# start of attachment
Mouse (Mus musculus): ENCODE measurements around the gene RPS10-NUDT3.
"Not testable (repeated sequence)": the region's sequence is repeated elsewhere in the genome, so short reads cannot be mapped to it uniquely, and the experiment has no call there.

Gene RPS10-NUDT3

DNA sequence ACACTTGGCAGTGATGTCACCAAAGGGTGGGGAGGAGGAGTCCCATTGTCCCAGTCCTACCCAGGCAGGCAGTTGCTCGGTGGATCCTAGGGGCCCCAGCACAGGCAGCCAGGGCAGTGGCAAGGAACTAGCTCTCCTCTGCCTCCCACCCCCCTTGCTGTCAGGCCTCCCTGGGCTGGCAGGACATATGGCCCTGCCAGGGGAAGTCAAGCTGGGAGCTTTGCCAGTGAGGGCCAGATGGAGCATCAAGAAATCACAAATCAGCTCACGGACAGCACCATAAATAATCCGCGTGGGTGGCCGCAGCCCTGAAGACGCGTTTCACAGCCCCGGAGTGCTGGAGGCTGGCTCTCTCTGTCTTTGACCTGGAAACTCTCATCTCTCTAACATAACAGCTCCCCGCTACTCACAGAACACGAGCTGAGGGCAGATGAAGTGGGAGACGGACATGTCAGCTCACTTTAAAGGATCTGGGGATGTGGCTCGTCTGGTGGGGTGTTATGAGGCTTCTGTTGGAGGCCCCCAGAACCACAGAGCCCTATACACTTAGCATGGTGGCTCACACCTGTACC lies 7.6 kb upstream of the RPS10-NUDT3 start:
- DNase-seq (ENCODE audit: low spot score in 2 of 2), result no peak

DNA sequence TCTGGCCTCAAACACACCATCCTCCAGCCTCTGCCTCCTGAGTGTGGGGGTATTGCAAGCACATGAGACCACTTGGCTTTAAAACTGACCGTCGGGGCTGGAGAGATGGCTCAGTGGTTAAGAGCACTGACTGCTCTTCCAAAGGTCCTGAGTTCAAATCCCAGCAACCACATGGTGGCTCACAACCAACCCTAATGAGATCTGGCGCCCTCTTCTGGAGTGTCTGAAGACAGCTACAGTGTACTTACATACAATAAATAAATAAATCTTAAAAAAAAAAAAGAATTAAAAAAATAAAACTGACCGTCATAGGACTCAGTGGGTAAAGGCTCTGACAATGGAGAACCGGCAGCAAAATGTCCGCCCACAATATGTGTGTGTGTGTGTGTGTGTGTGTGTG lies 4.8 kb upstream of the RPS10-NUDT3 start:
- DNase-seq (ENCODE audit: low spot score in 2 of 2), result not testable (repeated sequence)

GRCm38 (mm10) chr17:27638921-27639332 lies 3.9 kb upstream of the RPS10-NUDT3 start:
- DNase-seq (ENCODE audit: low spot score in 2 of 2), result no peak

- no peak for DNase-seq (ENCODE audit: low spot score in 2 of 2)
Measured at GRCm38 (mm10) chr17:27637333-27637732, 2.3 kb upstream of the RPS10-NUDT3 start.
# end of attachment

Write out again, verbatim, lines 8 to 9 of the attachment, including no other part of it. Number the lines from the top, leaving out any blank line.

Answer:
GRCm38 (mm10) chr17:27638921-27639332 lies 3.9 kb upstream of the RPS10-NUDT3 start:
- DNase-seq (ENCODE audit: low spot score in 2 of 2), result no peak